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Samsung’s Galaxy Tab is ready for a fight with the iPad
by Kathryn Robbins on September 5, 2010
Apple’s iPad has been wildly successful for two major reasons, namely its functionality and portable nature. Students are using the tablet for interactive textbooks to lessen their load and governments are using the device to cut down on paper costs. What if you could make a tablet computer like the iPad that could be put easily into a purse or pocket and had additional features like a camera? Samsung seems to have done just that with their new Galaxy Tab.
The Galaxy Tab’s compact nature may be appealing to customers that don’t have room for the 9.7 inch iPad in their briefcase or pocketbook. The tablet’s 7 inch TFT-LCD display is more akin to the size of an e-reader like the Nook or Kindle. The device only weighs 380 grams (.84 pounds) which won’t make it impossible to carry in a jacket pocket when compared to the 1.5 pound iPad.
Besides its size, iPad users may be envious of the other features Samsung included with the Galaxy Tab. Many iPad owners are looking for some sort of camera function in future generations and the Facetime video chat feature that’s included with the iPhone 4. The tablet includes a front and rear camera that can use 3G networks for video enabled calls instead of only relying on Wi-Fi, unlike the iPhone 4 or upcoming iPod Touch.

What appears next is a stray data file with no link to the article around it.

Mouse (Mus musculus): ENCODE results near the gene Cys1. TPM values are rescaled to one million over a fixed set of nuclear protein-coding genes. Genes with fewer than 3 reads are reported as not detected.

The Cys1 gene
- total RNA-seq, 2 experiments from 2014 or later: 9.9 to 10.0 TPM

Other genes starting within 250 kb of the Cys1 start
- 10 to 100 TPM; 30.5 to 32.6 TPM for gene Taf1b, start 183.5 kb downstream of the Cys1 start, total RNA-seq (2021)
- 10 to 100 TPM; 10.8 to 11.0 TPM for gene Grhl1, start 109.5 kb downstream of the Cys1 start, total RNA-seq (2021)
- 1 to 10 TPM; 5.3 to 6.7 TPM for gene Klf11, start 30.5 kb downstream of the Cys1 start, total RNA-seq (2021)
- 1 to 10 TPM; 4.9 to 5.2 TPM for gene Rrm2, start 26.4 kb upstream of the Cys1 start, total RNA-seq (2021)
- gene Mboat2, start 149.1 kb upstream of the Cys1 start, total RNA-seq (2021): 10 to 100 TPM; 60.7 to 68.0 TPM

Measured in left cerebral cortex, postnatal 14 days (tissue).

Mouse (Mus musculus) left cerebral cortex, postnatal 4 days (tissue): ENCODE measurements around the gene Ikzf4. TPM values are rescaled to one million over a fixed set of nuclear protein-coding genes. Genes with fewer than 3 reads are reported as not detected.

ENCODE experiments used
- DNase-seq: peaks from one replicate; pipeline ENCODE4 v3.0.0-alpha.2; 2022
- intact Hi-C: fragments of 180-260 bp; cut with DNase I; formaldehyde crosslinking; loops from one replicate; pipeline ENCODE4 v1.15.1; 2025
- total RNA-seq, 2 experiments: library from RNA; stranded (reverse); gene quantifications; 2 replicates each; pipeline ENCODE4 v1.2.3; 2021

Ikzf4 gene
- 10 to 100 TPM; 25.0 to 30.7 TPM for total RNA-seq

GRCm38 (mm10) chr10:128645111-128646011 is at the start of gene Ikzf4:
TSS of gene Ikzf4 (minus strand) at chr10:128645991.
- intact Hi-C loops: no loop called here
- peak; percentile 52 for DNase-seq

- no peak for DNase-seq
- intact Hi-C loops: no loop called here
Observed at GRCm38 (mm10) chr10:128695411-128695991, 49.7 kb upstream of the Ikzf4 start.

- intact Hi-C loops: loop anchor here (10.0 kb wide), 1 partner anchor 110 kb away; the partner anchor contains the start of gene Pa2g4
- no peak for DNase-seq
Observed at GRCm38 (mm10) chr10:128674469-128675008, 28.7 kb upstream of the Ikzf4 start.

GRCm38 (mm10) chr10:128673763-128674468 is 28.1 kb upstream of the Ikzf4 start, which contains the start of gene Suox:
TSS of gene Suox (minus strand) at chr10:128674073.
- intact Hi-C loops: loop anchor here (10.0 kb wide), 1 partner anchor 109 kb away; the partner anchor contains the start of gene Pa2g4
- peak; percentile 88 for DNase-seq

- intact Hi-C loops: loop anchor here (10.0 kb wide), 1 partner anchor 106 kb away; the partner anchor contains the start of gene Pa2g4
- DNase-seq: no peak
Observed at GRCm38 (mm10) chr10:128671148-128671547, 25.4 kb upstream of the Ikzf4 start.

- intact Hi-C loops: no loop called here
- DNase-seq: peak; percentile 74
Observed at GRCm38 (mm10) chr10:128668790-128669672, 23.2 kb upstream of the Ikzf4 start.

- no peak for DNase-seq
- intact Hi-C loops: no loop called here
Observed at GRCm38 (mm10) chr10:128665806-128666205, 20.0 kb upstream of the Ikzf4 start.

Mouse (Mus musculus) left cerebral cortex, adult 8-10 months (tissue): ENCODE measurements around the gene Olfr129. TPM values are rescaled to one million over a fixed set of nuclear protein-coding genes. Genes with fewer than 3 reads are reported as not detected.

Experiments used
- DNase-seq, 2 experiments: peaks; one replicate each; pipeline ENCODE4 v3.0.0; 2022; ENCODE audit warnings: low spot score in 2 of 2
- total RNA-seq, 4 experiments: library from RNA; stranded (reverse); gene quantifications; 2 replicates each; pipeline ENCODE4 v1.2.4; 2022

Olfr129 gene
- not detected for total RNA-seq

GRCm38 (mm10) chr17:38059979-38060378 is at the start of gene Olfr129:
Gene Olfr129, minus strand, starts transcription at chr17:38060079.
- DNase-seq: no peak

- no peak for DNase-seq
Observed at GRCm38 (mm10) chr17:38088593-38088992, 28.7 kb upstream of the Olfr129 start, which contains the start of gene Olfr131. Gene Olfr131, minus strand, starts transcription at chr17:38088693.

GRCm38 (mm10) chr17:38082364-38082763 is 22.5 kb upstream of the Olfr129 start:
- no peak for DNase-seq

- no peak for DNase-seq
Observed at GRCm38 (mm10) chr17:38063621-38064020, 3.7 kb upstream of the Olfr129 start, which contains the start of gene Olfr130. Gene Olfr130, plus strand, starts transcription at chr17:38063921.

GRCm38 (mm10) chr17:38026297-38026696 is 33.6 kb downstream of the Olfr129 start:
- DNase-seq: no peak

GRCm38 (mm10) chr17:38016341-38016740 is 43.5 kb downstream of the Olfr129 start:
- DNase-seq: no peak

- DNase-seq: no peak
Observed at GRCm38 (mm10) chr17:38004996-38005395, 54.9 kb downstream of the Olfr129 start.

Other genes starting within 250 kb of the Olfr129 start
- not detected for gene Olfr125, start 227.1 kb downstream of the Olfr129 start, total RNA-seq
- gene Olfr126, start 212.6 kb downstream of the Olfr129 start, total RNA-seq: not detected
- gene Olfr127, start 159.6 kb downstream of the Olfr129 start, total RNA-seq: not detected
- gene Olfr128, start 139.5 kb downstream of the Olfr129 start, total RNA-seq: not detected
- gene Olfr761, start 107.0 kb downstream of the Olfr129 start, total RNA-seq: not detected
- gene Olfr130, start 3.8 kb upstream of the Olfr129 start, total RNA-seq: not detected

In addition to the video chat feature, the Galaxy Tab acts as a cell phone as well. Instead of carrying another device and another data contract, users can make calls via a Bluetooth headset or through a speakerphone. A few service providers have already made deals with Samsung such as Vodaphone in the UK and O2 in Germany. Rumors are swirling that Sprint may be the service provider in the US via their WiMax network.
One stumbling block for the Galaxy Tab may be pricing. Unlike Apple who sells the iPad in multiple outlets like Best Buy and their own stores, the tablet will be sold by the respective service provider in each country. These providers may be forced to subsidize each purchase due to the extraordinary list price of the device. O2 in Germany says that their price will be about $972 while a Swedish gadget lover can expect to pay $1,240 after taxes are applied. That makes the contract-free Wi-Fi only iPad look very attractive for price conscious consumers.